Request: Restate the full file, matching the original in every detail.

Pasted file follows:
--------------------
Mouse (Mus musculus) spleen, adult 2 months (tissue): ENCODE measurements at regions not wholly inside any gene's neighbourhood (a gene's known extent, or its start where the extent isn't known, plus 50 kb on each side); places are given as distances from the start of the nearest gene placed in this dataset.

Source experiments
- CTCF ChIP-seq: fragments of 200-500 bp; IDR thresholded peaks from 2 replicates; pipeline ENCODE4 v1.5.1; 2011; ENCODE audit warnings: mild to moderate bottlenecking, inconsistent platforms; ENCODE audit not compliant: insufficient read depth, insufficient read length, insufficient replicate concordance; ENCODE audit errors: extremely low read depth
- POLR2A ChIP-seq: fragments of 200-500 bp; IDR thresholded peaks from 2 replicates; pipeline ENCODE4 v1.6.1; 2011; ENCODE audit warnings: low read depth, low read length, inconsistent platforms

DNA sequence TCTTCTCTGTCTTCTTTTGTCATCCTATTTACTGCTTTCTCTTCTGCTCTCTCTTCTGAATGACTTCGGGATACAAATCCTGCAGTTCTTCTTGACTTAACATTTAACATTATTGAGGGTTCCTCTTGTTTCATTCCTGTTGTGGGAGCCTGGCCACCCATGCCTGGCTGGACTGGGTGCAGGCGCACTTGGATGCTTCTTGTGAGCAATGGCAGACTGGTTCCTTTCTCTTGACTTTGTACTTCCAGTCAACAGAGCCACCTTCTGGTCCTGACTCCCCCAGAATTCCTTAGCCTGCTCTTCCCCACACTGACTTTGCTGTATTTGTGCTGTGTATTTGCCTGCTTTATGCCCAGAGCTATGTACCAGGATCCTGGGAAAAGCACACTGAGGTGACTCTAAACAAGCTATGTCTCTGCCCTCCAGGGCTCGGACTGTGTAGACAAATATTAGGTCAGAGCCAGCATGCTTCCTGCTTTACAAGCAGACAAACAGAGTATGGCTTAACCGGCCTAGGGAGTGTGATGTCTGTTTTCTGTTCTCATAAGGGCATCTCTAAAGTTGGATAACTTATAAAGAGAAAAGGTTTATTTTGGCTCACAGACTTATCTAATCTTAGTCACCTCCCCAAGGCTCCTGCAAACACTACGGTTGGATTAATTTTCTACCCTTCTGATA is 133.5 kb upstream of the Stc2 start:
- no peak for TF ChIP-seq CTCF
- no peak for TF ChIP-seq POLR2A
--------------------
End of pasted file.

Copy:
Mouse (Mus musculus) spleen, adult 2 months (tissue): ENCODE measurements at regions not wholly inside any gene's neighbourhood (a gene's known extent, or its start where the extent isn't known, plus 50 kb on each side); places are given as distances from the start of the nearest gene placed in this dataset.

Source experiments
- CTCF ChIP-seq: fragments of 200-500 bp; IDR thresholded peaks from 2 replicates; pipeline ENCODE4 v1.5.1; 2011; ENCODE audit warnings: mild to moderate bottlenecking, inconsistent platforms; ENCODE audit not compliant: insufficient read depth, insufficient read length, insufficient replicate concordance; ENCODE audit errors: extremely low read depth
- POLR2A ChIP-seq: fragments of 200-500 bp; IDR thresholded peaks from 2 replicates; pipeline ENCODE4 v1.6.1; 2011; ENCODE audit warnings: low read depth, low read length, inconsistent platforms

DNA sequence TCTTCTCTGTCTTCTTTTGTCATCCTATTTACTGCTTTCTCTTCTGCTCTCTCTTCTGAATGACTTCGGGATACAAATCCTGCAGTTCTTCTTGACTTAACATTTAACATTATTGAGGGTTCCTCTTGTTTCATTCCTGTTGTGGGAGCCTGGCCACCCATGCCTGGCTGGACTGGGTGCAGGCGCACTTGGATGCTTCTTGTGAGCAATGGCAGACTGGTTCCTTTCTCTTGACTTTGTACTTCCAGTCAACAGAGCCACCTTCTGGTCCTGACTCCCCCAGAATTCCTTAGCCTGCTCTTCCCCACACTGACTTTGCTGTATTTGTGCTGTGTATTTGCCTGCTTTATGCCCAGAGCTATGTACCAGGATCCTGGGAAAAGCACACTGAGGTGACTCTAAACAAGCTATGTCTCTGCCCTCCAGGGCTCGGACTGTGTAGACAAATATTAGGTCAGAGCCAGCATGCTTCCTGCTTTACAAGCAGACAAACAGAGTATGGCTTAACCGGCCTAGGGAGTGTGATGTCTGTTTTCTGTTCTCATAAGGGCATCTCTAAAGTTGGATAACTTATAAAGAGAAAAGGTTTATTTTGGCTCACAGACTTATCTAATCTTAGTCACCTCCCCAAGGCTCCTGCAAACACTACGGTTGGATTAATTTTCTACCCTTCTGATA is 133.5 kb upstream of the Stc2 start:
- no peak for TF ChIP-seq CTCF
- no peak for TF ChIP-seq POLR2A